It is increasingly becoming a common sight – the ‘tabloid wars’ between broadsheet titles that are redefining the newspaper market. It is believed in the media industry that by producing its tabloid versions The Independent had gained a significant advantage over its competitors including the Guardian. The Guardian on the other hand is accused of having fallen behind in the race, and some commentators have even suggested that the paper is heading toward bankruptcy. The rest of this essay will compare and contrast two newspapers (one a tabloid and the other a broadsheet) and highlight their relative merits and demerits. The Guardian is the chosen broadsheet and The Independent is the tabloid being chosen. (Glover, 2003)
It has to be agreed that the Independent has had outstanding success in going tabloid. Its sales have jumped by 11 percent over the last year. Simon Kelner, one of its editors, certainly deserves the praise he draws from analysts. But of late, the newspaper’s circulation numbers have come down. In the near future the burden of producing two editions is going to strain the financial resources of the paper, which is already showing negative balances. This may force the Independent to keep the tabloid edition and let go of the broadsheet form. Nevertheless, there are other factors as well that determine its ultimate success. The tabloid version of the Independent is an unsatisfactory newspaper in some regards. For example, it looks a little cramped and is typographically unremarkable. Some of its shorter stories and other important pieces make it appear less sophisticated that a traditional newspaper format.
“What of the Guardian then? Under the leadership of Alan Rusbridger, the Guardian’s editor, the paper has lost just over 6 per cent of its circulation over the past 12 months, most of which has switched to the tabloid Independent. Mr Rusbridger has been criticised both inside and outside the paper for sitting on his hands, but to be fair to him, having missed the opportunity to be the prime mover, he has been wise not to produce a ‘me too’ tabloid in the manner of the Times.” (Glover, 2005)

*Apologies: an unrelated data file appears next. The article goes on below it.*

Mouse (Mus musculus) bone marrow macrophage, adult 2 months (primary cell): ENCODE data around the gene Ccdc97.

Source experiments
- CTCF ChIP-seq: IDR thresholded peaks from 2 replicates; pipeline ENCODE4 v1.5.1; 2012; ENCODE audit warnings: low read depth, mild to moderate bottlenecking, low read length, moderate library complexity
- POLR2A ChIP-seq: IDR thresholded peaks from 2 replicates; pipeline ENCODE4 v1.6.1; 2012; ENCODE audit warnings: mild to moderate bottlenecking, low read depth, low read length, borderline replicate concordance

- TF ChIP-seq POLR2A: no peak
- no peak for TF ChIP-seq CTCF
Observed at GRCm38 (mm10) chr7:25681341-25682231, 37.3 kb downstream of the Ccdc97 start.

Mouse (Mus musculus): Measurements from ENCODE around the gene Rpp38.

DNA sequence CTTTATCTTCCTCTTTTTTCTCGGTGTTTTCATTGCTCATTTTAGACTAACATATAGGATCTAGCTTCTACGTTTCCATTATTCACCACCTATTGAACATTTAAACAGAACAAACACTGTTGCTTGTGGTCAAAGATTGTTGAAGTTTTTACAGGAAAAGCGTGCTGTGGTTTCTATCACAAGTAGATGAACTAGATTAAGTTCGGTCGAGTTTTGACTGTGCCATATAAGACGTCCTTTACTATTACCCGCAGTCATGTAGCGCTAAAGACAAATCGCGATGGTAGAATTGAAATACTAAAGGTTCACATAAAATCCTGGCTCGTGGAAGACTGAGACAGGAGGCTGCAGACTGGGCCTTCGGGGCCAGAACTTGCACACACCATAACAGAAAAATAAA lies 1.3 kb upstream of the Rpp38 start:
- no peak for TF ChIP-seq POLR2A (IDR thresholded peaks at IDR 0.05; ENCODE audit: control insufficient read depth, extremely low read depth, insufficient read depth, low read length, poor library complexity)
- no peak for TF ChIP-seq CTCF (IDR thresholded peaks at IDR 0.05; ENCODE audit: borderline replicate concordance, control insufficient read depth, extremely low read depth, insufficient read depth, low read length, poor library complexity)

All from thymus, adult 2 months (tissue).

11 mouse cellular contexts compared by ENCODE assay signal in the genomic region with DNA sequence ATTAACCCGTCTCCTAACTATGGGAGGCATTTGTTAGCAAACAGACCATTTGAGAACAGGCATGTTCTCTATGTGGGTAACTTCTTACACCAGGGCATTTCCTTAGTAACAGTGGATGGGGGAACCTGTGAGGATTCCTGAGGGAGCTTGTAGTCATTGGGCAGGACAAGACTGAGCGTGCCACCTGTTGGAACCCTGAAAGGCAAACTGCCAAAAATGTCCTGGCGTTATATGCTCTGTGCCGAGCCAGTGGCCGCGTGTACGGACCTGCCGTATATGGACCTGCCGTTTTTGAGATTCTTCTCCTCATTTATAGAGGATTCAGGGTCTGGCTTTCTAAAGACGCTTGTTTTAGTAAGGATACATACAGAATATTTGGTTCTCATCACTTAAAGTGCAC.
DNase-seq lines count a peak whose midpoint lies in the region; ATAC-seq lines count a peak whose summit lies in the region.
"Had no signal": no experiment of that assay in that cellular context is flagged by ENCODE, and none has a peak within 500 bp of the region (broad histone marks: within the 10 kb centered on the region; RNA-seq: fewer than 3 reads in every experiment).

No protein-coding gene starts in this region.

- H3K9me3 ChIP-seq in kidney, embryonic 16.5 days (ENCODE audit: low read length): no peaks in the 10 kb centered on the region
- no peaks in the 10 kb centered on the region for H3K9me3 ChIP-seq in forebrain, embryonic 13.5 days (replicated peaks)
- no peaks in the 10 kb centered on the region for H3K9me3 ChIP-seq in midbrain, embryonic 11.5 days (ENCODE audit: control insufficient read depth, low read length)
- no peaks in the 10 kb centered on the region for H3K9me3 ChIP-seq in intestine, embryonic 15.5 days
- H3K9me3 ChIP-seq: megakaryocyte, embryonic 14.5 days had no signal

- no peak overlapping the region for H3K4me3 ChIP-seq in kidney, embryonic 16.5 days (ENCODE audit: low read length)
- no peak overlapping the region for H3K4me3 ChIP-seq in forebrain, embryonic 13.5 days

The stories that get selected for publication in these newspapers are quite different too. Let us take the Guardian’s case first. A recent poll taken among Guardian subscribers found that two out of every five of them do not regard that private lives of celebrities is of importance. That means, there are nearly 44 million adults in Britain would prefer a media that is devoid of sensationalism and celebrity watching. Yet, the coverage Beckham gets on a regular basis equals that of Gordon Brown, the British Prime Minister. Surely the proportions are wrong here. In this aspect the Independent is not much better either.
“It is a wonderful thought, but can it really be true? In the same poll, 85 per cent of respondents said that disclosures about alleged celebrity flings should not have been published. It is difficult to square this with the reported increase in the sales of some red-top tabloid newspapers which have offered voluminous coverage of celebrities and the rest of the grisly gang. The News of the World, which has about 11 million readers–as opposed to buyers–claims an extra 100,000 sales on each of two successive Sundays when it blitzed us with a celebrity story.” (Glover, 2004)
Now the Guardian has adopted the larger Berliner shape–that of Le Monde in France. New printing facilities costing estimated 50 million pounds sterling have been purchased, since the previously used “presses can produce either a broadsheet or a tabloid form but not a Berliner”. This led Guardian to many penalties for withdrawing from its pre-existing printing contracts prematurely. Probably, the management thought that with the Independent already a tabloid, they can no longer enter the newspaper market with a new product
The Independent adopted the tabloid format out of desperation. It was a last ditch effort which has turned out better than almost anyone could have guessed. The position of the Guardian was different though. It was not in a tight corner as the Independent was. In addition to that, “bulging as it does with classified advertising dropped into its lap by HMG, it could not have adopted the tabloid form without being disagreeably chunky” (Glover, 2003).